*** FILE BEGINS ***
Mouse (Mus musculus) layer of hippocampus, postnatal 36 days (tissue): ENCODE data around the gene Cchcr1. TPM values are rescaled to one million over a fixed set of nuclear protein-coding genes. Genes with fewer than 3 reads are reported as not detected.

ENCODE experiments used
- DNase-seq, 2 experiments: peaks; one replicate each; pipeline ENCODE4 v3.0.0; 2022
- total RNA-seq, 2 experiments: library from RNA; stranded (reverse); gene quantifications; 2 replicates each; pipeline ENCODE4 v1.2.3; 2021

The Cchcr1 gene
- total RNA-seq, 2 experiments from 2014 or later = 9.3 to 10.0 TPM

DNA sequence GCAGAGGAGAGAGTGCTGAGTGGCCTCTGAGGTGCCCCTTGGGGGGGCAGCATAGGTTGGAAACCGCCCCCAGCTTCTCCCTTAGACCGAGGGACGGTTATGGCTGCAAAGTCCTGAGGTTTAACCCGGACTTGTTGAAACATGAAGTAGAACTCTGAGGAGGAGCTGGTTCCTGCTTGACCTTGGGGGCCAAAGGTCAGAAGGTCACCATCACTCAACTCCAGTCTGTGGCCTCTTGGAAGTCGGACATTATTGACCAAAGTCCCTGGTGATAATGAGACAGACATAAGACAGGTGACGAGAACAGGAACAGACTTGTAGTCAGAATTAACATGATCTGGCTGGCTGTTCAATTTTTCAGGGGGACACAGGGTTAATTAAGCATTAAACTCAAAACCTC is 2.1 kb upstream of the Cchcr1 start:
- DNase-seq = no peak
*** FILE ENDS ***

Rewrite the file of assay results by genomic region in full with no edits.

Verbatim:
Mouse (Mus musculus) layer of hippocampus, postnatal 36 days (tissue): ENCODE data around the gene Cchcr1. TPM values are rescaled to one million over a fixed set of nuclear protein-coding genes. Genes with fewer than 3 reads are reported as not detected.

ENCODE experiments used
- DNase-seq, 2 experiments: peaks; one replicate each; pipeline ENCODE4 v3.0.0; 2022
- total RNA-seq, 2 experiments: library from RNA; stranded (reverse); gene quantifications; 2 replicates each; pipeline ENCODE4 v1.2.3; 2021

The Cchcr1 gene
- total RNA-seq, 2 experiments from 2014 or later = 9.3 to 10.0 TPM

DNA sequence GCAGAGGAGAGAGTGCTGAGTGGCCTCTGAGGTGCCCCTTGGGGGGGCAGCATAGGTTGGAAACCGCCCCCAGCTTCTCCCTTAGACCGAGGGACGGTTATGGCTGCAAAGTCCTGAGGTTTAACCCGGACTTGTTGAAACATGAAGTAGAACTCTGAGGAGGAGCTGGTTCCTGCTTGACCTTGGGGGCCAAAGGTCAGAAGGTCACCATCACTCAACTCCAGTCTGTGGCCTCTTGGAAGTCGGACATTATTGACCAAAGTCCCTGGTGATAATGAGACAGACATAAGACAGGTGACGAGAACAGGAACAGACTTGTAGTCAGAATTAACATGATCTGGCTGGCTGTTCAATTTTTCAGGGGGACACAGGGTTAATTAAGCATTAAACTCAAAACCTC is 2.1 kb upstream of the Cchcr1 start:
- DNase-seq = no peak